Custer

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Related to George Armstrong Custer: Sitting Bull, Little Big Horn

Custer

George Armstrong. 1839--76, US cavalry general: Civil War hero, killed fighting the Sioux Indians at Little Bighorn, Montana
References in periodicals archive ?
The path of General Philip Sheridan and his Third Division cavalry commander, George Armstrong Custer, in Virginia's Shenandoah Valley was even less discriminating between combatants and civilians.
The railroad company was anxious to continue the work and to punish the Sioux, so they contracted 1600 troops, headed by Indian fighter George Armstrong Custer, to do the job.
Usually this would not be notable, but this time the parade includes Seventh Cavalry reinactors, along with Edward Garrett, who not only impersonates George Armstrong Custer, but believes he is the reincarnation of the general.
Having consulted every oracle in the lead up to York, I was left with the impression that the chances of any cut in the ground for the Nunthorpe were on a par with General George Armstrong Custer riding out of the Little Bighorn with his flowing golden barnet still intact.
Winchester was making munitions when George Armstrong Custer was still wondering if he should make the Army a career.
General George Armstrong Custer in 1876, prior to his defeat at Little Big Horn.
Garryowen was built on the site of the 1876 battle of Little Bighorn, where General George Armstrong Custer and his 7th Cavalry were massacred whilst trying to attack a huge American Indian camp.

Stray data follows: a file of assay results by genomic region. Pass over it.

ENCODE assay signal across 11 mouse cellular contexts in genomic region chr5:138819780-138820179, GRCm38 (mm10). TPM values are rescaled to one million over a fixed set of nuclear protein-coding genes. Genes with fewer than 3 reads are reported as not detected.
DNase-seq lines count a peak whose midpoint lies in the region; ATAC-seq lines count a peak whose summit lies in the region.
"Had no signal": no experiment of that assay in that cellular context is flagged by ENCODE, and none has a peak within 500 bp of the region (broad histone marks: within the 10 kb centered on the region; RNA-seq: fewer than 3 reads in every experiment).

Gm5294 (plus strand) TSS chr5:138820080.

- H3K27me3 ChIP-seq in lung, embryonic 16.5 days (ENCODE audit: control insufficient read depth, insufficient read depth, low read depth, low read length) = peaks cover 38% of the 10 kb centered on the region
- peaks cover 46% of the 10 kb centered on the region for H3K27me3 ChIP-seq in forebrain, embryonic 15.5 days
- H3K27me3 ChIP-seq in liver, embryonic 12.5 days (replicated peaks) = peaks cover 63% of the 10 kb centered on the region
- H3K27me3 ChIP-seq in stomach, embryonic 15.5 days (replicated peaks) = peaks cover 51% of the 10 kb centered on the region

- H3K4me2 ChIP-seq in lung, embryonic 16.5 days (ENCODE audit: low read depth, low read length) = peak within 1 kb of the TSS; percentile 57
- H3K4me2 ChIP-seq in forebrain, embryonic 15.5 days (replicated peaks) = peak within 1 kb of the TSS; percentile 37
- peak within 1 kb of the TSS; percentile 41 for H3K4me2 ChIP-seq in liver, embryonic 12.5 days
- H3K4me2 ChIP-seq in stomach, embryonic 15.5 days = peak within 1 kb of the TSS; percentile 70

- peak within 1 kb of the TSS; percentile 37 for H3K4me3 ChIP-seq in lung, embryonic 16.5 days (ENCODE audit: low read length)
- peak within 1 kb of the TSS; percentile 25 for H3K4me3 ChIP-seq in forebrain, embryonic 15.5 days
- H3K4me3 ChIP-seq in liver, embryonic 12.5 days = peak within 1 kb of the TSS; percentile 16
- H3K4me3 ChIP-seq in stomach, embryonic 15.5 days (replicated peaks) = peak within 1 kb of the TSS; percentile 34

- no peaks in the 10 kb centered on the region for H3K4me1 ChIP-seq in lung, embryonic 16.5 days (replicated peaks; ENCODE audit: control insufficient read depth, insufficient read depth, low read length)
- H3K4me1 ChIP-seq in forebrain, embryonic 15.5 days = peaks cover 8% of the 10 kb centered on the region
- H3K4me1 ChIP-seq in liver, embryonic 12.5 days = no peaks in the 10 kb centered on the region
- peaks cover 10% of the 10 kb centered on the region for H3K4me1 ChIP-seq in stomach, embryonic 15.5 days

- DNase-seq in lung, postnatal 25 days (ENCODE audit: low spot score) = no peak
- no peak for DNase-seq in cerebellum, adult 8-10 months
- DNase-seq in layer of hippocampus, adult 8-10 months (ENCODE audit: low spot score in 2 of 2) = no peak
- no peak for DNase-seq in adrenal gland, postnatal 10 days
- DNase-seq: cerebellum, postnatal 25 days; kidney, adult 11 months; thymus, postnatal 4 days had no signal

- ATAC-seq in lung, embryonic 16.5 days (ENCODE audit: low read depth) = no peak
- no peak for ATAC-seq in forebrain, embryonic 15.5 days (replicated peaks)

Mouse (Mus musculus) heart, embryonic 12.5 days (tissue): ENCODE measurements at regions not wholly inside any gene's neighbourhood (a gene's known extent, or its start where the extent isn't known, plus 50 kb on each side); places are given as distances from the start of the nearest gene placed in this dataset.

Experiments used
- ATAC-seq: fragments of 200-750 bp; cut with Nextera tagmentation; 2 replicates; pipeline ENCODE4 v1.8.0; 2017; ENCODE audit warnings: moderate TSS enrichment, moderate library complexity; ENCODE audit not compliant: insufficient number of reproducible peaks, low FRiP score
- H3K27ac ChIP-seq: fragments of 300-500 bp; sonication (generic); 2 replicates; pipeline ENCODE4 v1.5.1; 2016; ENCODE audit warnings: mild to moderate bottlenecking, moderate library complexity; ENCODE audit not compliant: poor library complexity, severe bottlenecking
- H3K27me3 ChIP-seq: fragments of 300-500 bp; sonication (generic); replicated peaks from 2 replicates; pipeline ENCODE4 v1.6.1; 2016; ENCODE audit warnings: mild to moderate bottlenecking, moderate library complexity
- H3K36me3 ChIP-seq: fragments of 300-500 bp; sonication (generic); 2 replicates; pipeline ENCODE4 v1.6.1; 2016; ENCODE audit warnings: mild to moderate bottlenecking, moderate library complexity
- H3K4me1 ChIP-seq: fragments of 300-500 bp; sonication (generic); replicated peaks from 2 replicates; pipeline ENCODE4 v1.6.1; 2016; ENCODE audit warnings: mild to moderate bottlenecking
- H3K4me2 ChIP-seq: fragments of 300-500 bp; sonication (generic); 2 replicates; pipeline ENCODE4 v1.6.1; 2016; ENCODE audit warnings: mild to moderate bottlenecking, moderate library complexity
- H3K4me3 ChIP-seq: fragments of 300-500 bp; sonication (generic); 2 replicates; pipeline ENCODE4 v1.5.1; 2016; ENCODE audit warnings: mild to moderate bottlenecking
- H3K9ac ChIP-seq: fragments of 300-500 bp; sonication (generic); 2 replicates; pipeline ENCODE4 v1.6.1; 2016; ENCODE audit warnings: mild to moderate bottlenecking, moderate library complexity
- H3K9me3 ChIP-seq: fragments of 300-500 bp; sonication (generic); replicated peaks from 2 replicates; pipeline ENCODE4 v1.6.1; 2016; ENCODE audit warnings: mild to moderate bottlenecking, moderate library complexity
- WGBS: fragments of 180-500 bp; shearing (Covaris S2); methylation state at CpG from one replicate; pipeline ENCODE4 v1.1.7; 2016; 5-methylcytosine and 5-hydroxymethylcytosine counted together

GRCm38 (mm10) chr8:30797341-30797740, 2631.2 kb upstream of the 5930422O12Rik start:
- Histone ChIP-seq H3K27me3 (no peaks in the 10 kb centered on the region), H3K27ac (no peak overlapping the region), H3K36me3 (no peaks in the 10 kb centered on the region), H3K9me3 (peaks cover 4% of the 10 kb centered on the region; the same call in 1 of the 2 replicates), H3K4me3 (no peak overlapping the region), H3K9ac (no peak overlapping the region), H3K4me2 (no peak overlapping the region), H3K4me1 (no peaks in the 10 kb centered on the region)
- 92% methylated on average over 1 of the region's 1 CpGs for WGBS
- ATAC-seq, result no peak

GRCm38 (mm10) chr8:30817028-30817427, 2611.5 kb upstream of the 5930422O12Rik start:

I recently used the bold, young military leader General George Armstrong Custer to make this point--the CEO must get out in front and lead the charge, every single day, to get the business "in control" and set it on a path to double-digit profitability.
At the Battle of the Little Bighorn (LBH), a Civil War legend named George Armstrong Custer met death at the hands of Sitting Bull's warriors.
Within three days euphoria changed to anger as shocking news was telegraphed from the West: on June 25th the nation's foremost Indian fighter, the Civil War hero George Armstrong Custer, with more than 200 of his men, had been slaughtered by Sioux and Cheyenne Indians.
Author Nathaniel Philbrick vividly recalls just when he got hooked on George Armstrong Custer and the Old West.
Despite critics lamenting our current cultural amnesia or, in the more elitist description, historical ignorance, General George Armstrong Custer has continuing cultural resonance as iconic figure, epic failure, and timeless joke.